At the root of most dysfunctional money relationships is the scarcity mindset, a concept first described by Steven Covey. Author of “The 7 Habits of Highly Effective People,” Covey writes:
Most people are deeply scripted in what I call the Scarcity Mentality. They see life as having only so much, as though there were only one pie out there. And if someone were to get a big piece of the pie, it would mean less for everybody else. The Scarcity Mentality is the zero-sum paradigm of life.
With scarcity thinking, our focus is on what we don’t have. This sense of deficit colors how we see the world. Where others spot opportunities, we may only see obstacles and risk. This leads to poor decision making because fear of change and of possible loss clouds our judgment. It keeps us rooted in comparison and score keeping. It shows up as resentment, jealousy, and above all, as fear. The scarcity mindset is a negative loop that keeps us thinking small.
Covey describes the alternative:
The Abundance Mentality, on the other hand, flows out of a deep inner sense of personal worth and security. It is the paradigm that there is plenty out there and enough to spare for everybody. It results in sharing of prestige, of recognition, of profits, of decision making. It opens possibilities, options, alternatives and creativity.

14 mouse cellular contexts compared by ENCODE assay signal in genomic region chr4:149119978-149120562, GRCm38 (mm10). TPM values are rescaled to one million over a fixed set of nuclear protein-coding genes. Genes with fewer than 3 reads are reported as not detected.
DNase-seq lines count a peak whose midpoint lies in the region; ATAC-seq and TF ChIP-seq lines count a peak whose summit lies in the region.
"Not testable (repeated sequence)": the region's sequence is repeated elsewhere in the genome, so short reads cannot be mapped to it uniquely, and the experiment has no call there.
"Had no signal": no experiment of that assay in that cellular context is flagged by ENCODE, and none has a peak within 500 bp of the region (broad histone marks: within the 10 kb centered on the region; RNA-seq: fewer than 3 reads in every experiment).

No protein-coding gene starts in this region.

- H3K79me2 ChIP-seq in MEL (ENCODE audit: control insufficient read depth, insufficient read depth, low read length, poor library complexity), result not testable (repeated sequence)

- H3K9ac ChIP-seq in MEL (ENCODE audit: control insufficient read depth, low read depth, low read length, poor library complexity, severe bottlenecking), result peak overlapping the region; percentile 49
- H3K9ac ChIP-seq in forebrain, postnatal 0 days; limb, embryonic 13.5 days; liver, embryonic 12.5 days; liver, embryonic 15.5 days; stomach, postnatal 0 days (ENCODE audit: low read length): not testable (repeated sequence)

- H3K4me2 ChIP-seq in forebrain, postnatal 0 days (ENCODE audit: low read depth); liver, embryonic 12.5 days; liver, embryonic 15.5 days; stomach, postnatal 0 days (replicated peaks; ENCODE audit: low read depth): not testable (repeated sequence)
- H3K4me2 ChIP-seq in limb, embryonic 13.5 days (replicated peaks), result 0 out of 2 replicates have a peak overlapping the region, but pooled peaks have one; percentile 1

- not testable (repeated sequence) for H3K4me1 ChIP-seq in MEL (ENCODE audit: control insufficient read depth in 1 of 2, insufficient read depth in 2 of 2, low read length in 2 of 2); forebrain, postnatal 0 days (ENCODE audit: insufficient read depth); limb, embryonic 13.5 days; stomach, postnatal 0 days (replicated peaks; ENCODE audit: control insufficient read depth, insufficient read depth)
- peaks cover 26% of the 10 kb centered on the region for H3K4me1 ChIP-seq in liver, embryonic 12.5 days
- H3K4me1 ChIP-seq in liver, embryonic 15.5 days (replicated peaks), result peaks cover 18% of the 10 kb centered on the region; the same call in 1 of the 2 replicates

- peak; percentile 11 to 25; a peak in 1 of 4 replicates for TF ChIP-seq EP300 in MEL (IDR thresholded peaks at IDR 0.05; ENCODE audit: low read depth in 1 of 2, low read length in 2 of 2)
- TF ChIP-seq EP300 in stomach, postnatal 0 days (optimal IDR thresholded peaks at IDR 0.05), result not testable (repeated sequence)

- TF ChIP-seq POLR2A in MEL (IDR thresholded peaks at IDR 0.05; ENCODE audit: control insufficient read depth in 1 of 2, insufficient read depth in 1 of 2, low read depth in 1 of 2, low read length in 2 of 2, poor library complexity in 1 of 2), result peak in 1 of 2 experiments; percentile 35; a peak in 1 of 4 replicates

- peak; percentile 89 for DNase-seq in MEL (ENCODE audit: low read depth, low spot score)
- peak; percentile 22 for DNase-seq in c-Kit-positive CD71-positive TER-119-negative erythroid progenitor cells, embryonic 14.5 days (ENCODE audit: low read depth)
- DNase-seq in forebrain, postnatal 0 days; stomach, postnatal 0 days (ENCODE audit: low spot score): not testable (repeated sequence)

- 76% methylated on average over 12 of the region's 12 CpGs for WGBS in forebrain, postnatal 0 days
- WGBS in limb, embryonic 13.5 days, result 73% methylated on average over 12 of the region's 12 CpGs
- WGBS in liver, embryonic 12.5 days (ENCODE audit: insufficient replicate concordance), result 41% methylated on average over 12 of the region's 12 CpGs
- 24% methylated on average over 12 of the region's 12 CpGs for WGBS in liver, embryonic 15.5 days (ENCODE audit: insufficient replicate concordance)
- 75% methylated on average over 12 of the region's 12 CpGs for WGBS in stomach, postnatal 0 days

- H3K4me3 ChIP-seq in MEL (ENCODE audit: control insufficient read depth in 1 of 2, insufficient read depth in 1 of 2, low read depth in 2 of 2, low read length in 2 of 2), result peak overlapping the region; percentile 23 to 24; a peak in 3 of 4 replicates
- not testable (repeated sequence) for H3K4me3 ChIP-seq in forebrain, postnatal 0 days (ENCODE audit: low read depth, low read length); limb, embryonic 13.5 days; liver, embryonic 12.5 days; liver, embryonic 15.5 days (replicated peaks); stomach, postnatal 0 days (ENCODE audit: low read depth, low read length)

With abundance thinking we appreciate what we have and what we’re doing that’s working so we start from a place of optimism. Our thinking and actions are positive and generous. So instead of comparing ourselves to others and resenting their success, we’re inspired and energized to learn from them. And this leads to being proactive in our networking, which leads to identifying more opportunities and embracing change. The abundance mindset promotes confidence and forward motion.
What we believe determines our motivations and our actions and these determine our outcomes.
To be clear: this isn’t about making a wish that magically comes true. It’s about taking action on what you actually believe.
The musician who believes she can fill her studio or the one who believes she can book a tour are the same musicians who will take the actions needed to make these things happen. Our actions and our eventual realities conform to our beliefs.
What do you believe?
Below are my best tips to heal your relationship with money through adopting the mindset of success.
Heal Your Relationship with Money with 5 Abundance Mindset Habits
1. Practice gratitude
Start each day with gratitude for what’s in your life now: it will change your outlook and your behavior. Gratitude promotes positive energy that can fuel your networking, your booking calls and emails, as well as your performances and your teaching.